The proposed PNE amphitheater will be a nightmare for residents: Citizens

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Actions, not excuses, are needed, say residents shaken by the continued noise of the concerts.

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Despite an apology and a promise to work with the neighborhood, the PNE opted to continue working with Timbre, the concert promoter responsible for the Breakout Festival which led to a chaotic riot after headliner Lil Baby canceled a mid-concert appearance on September 18.

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On October 5, another Timbre concert is planned for the PNE Forum with King Gizzard and the Lizard Wizard.

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The lack of action is eroding public confidence as the PNE plans a $70 million overhaul of its outdoor amphitheater that will include year-round concerts, said neighborhood resident Gwendolyn Margetson.

“It’s disappointing that they haven’t put their relationship with this developer on hold until they engage the community at the expanded site. The CWP needs to rebuild trust with neighbors and invite us into their decision-making process,” Margetson said.

For months before the Breakout concert weekend, residents said they were dealing with excessive noise from an extended concert season and raised questions about what kind of acts are reserved for outdoor concerts.

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“You expect noise from the PNE, it’s the sound of summer,” Margetson said. “Children scream in the rides and sometimes the music. This is different.”

Margetson, a mother of three, said that at some recent concerts, the sound of lyrics, including the “F” word and the “N” word, were clearly audible from her home.

“You don’t expect that on a school night,” she said.

What the neighborhood needs is consultation that aligns with the city’s stated values ​​of community engagement, Margetson said. “Please involve us. Is this all for profit? »

For Adrienne Gee and Curtis Rowe, the sound levels of an amphitheater that “make it sound like someone is right outside your window with giant speakers” changed their perception of where they live.

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“The neighborhood is very favorable to the PNE. It’s fun,” Rowe said.

Gwendolyn Margetson outside her Burnaby home on September 28, three blocks from the PNE.  Margetson is unhappy with the loud noises of the bands playing in the PNE amphitheater.
Gwendolyn Margetson outside her Burnaby home on September 28, three blocks from the PNE. Margetson is unhappy with the loud noises of the bands playing in the PNE amphitheater. Photo by Mike Bell /Mike Bell/PNG

But the recent gigs are a sea change. It’s not just about putting their six-year-old to bed while the bass blares or trying to calm their terrified Icelandic sheepdog Skeye, it’s about the anticipation for the next gig.

“We’re still checking to see if there’s going to be another gig, wondering if it’s going to be another bad night. We are at their mercy.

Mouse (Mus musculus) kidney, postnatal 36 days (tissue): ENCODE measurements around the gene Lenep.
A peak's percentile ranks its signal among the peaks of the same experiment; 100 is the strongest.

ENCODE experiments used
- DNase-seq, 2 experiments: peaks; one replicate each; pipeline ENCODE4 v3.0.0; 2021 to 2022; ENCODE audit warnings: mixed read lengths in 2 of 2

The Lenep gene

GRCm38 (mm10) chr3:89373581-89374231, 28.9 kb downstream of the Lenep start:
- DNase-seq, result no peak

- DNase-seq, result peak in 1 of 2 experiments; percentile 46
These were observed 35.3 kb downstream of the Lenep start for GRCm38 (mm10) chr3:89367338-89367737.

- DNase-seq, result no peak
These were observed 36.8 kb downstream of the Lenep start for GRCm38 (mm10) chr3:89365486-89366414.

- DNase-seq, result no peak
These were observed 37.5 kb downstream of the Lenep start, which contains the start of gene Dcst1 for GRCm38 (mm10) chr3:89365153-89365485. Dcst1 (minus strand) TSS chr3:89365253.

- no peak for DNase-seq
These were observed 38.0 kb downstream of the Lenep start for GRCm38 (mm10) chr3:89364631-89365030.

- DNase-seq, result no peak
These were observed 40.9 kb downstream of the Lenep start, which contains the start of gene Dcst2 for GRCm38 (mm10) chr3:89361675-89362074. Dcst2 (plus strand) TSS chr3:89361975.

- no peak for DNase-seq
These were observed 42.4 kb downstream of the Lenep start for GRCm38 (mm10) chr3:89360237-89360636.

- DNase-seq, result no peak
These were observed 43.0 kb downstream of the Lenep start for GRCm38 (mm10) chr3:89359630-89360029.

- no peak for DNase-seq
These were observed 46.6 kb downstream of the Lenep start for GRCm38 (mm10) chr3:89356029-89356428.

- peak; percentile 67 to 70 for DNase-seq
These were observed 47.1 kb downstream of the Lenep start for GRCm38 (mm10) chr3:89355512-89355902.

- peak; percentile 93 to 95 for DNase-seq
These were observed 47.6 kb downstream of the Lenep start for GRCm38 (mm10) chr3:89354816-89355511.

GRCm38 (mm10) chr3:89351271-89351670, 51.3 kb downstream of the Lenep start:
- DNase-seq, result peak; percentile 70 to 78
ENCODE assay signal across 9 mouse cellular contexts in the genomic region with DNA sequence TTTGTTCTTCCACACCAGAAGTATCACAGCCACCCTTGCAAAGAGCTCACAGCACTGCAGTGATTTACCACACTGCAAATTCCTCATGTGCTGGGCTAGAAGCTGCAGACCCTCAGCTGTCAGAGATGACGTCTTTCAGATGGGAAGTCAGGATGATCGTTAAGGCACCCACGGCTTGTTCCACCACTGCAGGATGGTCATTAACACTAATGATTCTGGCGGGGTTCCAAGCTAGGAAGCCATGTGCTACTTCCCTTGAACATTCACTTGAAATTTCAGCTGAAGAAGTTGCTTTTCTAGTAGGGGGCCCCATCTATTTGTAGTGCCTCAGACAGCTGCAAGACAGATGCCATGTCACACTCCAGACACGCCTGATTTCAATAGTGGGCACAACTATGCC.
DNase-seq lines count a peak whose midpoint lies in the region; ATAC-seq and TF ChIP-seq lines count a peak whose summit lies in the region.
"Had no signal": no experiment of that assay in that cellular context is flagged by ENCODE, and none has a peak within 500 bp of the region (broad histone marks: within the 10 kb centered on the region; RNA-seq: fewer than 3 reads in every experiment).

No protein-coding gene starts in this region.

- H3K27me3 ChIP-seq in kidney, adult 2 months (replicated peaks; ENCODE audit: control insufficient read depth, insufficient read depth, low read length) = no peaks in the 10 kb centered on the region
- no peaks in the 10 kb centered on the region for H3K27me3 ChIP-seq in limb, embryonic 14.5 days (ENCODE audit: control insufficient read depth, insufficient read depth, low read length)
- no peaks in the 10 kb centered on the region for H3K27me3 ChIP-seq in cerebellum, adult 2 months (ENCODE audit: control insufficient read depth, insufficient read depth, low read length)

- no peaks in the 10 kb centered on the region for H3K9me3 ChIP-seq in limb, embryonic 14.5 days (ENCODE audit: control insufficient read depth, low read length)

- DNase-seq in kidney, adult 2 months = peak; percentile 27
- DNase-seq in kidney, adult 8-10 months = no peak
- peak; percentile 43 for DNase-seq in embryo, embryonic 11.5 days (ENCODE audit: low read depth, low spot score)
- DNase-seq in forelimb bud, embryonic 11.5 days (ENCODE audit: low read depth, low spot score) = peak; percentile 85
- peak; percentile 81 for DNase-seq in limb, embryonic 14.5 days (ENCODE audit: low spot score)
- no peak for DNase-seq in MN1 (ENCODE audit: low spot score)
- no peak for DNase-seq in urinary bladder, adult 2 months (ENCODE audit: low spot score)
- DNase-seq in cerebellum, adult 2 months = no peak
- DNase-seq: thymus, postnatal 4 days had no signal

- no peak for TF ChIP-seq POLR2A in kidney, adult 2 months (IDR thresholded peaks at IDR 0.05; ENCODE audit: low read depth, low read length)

Rowe said the city didn’t help.

“I tried to complain to 311 and they say you have to complain to the PNE. It’s a gray area, if the PNE is their own autonomous group, I don’t see where they are accountable to the city or the residents.

This “grey area” of responsibility is what worries residents.

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The PNE operates Hastings Park on behalf of the City of Vancouver and is governed by a Board of Directors appointed by City Council. According to spokeswoman Laura Ballance, the group has been owned by the city since 2004 but operates independently.

The PNE generally receives no government funding and is entirely self-funded through commercial operations such as the PNE Prize Lottery, events and concerts.

In a statement that did not address specifics of recent incidents, the city said the PNE’s community relations department deals directly with all complaints received.

“The city has worked with the PNE to ensure their events comply with noise control regulations. According to Section 11, noise in commercial premises, including the PNE, must not exceed a rating of 70 dBC during the day and 65 dBC at night.

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Com. PNE Board Chair Lisa Dominato said, “I share the concerns of local residents on behalf of the PNE Board,” and apologized for the recent noise from the concert. Dominato said she asked PNE management to look into other events associated with Breakout Festival producers.

For Walter Melnyk, excuses are not enough. Melnyk started a petition asking the PNE board and city council to freeze plans for the new amphitheater and hold meaningful public consultation, submit the PNE to the city’s noise bylaw (it is currently exempt) and request the PNE to conduct an independent noise assessment study.

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  2. Walter Melnyk, a resident of East Vancouver for 30 years, is concerned about noise from performances at the PNE Amphitheater.

    PNE plans for outdoor theater upset neighbors over noise levels

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